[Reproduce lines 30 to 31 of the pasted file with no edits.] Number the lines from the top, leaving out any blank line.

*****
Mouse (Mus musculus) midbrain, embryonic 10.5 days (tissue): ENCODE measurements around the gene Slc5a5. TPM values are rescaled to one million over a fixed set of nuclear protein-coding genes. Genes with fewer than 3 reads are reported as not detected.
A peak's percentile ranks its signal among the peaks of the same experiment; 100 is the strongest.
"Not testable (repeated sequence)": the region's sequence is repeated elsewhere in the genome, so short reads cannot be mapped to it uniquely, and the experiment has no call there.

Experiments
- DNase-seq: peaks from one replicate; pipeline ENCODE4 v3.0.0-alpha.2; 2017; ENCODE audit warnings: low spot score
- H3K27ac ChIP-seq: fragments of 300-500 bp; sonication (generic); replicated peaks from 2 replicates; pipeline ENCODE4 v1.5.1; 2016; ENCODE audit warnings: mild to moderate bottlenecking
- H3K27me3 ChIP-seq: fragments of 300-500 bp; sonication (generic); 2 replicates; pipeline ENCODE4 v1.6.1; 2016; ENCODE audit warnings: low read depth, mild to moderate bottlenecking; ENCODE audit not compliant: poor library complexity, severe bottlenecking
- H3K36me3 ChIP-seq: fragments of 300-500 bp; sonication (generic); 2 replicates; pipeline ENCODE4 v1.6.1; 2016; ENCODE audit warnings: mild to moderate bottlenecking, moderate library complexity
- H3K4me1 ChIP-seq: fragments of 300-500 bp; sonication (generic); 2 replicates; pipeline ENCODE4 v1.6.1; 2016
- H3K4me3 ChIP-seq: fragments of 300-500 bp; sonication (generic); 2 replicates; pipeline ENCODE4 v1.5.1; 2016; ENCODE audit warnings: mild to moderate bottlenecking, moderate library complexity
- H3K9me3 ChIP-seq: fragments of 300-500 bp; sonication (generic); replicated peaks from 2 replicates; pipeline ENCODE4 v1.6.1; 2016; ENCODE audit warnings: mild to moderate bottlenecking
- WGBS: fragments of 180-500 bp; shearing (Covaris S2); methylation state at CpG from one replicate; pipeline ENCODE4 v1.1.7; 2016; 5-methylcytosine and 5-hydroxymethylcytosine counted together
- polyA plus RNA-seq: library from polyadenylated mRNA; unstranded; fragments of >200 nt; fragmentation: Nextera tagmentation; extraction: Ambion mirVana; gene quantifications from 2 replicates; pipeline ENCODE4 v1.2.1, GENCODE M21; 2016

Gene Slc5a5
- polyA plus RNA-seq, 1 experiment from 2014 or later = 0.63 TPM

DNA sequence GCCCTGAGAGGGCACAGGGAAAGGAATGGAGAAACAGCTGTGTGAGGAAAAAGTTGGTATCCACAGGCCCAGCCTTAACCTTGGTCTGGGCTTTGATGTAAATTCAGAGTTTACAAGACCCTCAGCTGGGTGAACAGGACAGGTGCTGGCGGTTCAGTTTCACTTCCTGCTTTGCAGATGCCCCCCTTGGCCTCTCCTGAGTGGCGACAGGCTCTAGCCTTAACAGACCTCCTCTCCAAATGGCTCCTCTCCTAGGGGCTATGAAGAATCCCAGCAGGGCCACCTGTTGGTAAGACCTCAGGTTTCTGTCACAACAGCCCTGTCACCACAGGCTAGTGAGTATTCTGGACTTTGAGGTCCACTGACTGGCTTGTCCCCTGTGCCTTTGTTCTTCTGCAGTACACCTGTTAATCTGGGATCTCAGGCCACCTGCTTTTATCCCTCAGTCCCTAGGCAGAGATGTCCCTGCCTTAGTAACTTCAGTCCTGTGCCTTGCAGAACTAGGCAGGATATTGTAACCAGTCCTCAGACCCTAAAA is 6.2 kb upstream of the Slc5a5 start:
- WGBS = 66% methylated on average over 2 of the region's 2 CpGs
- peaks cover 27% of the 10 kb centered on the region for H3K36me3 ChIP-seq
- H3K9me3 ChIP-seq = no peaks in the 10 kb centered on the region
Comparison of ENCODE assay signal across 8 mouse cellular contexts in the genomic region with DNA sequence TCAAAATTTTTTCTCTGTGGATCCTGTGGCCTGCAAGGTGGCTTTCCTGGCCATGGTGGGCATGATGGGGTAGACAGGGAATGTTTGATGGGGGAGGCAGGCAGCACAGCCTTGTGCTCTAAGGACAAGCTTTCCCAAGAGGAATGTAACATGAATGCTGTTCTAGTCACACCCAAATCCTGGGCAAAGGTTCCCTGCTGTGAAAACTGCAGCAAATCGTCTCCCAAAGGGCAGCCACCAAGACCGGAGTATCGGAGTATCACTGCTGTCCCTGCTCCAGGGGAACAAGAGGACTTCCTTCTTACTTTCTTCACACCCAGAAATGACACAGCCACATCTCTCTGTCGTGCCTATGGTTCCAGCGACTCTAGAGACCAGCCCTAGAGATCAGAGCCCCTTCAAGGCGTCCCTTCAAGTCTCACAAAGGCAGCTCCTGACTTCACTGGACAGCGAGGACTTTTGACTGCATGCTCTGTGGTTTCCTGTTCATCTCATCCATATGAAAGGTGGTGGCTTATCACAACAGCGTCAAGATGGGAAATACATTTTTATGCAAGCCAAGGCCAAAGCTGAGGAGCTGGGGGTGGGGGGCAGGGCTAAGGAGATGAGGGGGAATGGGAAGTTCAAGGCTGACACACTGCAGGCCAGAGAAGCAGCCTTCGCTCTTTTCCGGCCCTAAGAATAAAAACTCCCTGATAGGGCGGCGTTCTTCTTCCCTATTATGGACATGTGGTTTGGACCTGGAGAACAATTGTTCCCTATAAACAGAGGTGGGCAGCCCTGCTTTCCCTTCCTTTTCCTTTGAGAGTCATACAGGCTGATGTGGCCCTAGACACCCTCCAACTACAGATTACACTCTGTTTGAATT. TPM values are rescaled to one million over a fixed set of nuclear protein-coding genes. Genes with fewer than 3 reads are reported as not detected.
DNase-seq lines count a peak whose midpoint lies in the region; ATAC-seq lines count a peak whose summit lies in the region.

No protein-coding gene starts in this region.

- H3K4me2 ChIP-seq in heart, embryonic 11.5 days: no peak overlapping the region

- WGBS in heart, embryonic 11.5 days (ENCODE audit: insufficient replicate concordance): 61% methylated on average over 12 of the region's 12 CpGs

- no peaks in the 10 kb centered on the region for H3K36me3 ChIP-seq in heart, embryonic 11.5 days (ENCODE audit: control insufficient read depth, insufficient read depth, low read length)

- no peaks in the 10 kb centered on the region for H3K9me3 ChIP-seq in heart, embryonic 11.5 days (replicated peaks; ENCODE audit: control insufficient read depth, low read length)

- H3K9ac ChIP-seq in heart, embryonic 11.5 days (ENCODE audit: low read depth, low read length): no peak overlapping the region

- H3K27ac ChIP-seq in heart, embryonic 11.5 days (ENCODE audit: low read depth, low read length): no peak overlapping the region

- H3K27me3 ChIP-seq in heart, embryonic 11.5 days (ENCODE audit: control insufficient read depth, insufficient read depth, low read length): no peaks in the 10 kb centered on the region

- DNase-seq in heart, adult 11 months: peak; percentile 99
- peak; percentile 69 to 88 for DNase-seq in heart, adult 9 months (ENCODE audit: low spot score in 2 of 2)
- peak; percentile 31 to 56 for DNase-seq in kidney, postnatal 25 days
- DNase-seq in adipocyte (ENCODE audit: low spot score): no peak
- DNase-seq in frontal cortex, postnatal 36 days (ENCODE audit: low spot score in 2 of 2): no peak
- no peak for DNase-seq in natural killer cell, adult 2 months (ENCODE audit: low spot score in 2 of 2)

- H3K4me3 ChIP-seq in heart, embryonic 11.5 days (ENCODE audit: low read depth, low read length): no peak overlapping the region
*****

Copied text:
- DNase-seq in heart, adult 11 months: peak; percentile 99
- peak; percentile 69 to 88 for DNase-seq in heart, adult 9 months (ENCODE audit: low spot score in 2 of 2)